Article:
Do I need to substitute the word extreme to large in this text?

Endophytic fungi are molds that are found in the healthy plant tissues. Endophytic fungi is mold that exists in the plant tissue systems, such as leaves, fruits, twigs, or root of plants (Clay, 1988). Endophytic microorganisms have extreme diversity, because they can inhabit the healthy plant tissue of all plant taxa in the mainland, especially in tropical timber plants (Arnold & Herre, 2003).

**Note: It is a microbiology/mycology field, that's why I posted on the biology site. It is not about a terminology, it is a condition related to endophytic microorganism and its diversity. Pity that they migrated it here.

  • 1
    I believe this question is better suited to ELL, as it requires no specialized knowledge of biology. That being said, I would suggest "endophytic microorganisms are extremely diverse".
    – user38938
    Commented May 18, 2013 at 8:03
  • @dd3 suited to ELL? Nope for this one! thanks anyway....
    – Des-microbiology
    Commented May 18, 2013 at 8:11
  • 1
    To this non-biologist (but former chemist), extreme diversity sounds fine; large diversity sounds strange in this context.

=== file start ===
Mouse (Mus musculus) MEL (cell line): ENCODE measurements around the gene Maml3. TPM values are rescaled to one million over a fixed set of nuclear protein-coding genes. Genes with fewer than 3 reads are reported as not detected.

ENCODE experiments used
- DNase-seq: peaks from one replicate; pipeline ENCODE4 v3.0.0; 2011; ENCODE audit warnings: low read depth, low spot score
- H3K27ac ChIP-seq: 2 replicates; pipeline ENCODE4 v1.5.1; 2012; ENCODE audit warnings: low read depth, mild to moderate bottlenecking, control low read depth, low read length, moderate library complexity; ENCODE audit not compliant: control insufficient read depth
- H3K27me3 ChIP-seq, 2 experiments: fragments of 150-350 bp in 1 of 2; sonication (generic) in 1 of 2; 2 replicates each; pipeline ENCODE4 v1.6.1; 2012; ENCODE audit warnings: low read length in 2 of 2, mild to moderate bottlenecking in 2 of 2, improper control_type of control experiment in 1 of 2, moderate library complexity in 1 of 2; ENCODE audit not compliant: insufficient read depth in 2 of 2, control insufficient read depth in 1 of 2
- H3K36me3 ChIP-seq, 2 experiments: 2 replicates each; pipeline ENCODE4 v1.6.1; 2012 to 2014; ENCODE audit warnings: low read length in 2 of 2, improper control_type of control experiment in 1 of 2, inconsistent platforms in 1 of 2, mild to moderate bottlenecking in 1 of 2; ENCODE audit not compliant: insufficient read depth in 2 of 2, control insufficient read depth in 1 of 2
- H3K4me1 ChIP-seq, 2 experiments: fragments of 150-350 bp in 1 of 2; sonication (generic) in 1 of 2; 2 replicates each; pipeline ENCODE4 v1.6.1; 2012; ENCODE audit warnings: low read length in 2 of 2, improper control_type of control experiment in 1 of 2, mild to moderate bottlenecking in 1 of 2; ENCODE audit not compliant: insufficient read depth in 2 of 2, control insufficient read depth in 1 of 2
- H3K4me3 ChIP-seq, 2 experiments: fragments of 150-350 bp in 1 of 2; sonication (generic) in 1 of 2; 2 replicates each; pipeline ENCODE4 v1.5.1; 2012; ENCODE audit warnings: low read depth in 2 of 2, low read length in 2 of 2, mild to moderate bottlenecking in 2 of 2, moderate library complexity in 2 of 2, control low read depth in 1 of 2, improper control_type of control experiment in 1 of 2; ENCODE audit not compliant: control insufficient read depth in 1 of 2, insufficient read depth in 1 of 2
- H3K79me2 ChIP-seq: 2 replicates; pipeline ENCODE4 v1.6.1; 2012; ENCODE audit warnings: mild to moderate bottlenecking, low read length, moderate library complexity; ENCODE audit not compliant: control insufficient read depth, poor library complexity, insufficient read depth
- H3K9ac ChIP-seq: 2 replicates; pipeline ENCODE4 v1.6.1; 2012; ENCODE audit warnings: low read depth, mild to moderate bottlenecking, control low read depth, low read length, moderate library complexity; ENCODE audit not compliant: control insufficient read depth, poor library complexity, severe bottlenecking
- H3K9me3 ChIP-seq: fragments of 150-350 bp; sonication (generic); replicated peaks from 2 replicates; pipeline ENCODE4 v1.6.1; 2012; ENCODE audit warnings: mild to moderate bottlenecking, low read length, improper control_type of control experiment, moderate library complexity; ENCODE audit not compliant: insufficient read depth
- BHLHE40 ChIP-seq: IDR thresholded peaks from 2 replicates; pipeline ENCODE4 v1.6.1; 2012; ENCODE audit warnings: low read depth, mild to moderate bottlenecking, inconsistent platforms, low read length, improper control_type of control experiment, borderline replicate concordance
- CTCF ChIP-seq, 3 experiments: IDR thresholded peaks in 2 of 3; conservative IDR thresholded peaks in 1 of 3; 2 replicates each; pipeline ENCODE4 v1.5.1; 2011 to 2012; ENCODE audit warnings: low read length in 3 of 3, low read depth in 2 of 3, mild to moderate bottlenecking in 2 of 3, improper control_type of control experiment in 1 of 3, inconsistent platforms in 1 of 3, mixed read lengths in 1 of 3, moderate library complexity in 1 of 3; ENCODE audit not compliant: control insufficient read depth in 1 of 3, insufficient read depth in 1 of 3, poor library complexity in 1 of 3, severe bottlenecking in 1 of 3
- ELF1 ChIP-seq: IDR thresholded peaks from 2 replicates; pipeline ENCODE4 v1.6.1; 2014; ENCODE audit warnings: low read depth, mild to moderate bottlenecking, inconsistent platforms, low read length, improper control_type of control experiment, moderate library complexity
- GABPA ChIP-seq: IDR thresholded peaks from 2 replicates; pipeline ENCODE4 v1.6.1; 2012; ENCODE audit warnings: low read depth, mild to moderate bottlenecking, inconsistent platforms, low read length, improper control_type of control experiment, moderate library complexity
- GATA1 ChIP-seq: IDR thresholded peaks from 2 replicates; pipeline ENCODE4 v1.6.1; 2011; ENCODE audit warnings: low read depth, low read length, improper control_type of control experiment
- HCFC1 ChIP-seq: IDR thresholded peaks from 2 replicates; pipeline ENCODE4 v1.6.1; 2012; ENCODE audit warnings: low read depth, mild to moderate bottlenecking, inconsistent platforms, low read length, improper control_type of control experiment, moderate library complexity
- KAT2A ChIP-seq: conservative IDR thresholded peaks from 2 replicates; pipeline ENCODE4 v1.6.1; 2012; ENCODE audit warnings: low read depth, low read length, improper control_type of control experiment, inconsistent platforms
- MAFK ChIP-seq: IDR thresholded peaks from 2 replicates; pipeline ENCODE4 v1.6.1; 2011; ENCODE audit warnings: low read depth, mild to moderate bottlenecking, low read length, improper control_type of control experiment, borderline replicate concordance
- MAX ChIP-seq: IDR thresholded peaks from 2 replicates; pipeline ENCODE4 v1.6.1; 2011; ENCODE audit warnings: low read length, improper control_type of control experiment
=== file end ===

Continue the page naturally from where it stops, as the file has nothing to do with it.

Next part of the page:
– TrevorD
    Commented May 18, 2013 at 10:59

1 Answer 1


The answer to your question is No, you don't need to change the word extreme to large. You need to change the phrase in which the words have extreme diversity appear because this phrase is not idiomatic English. It's typical of stilted biomedical-speak, which I've been editing every day for 16.5 years.

This is really a proofreading and editing question. There are many grammatical, syntax, and word-choice errors in the text. Here's an edited version that corrects them all and eliminates the verbosity and redundancy as well.

Endophytic fungi are molds found in healthy plant tissue systems, such as leaves, fruit, twigs, and roots (Clay, 1988). Endophytic microorganisms are extremely diverse because they can inhabit the healthy tissue of all plant taxa, especially tropical timber plants, on the mainland (Arnold & Herre, 2003).

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